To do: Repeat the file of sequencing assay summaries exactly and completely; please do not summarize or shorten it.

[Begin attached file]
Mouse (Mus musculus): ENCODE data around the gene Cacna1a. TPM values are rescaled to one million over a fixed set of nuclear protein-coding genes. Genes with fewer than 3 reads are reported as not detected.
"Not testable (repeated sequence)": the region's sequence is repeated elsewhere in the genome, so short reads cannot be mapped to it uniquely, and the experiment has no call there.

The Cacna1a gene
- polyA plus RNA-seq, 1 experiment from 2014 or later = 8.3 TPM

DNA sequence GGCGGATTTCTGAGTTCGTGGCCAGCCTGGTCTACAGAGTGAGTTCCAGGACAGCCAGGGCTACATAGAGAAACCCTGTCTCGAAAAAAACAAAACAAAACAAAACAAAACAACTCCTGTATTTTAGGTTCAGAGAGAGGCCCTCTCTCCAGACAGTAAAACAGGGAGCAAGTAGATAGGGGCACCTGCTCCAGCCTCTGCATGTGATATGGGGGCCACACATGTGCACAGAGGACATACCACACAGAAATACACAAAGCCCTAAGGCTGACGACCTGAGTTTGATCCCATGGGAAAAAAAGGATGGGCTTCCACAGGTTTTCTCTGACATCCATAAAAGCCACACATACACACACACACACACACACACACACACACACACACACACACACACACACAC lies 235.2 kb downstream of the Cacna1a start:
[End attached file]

Mouse (Mus musculus): ENCODE data around the gene Cacna1a. TPM values are rescaled to one million over a fixed set of nuclear protein-coding genes. Genes with fewer than 3 reads are reported as not detected.
"Not testable (repeated sequence)": the region's sequence is repeated elsewhere in the genome, so short reads cannot be mapped to it uniquely, and the experiment has no call there.

The Cacna1a gene
- polyA plus RNA-seq, 1 experiment from 2014 or later = 8.3 TPM

DNA sequence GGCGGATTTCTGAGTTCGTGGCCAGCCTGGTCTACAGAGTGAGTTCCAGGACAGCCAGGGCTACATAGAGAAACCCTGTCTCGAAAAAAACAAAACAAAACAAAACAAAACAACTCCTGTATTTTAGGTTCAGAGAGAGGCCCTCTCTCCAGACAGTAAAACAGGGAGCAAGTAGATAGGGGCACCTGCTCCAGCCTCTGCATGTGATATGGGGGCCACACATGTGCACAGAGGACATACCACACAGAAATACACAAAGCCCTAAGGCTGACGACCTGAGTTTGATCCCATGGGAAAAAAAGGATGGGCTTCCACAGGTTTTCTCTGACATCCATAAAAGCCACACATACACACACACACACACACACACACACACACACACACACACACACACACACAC lies 235.2 kb downstream of the Cacna1a start: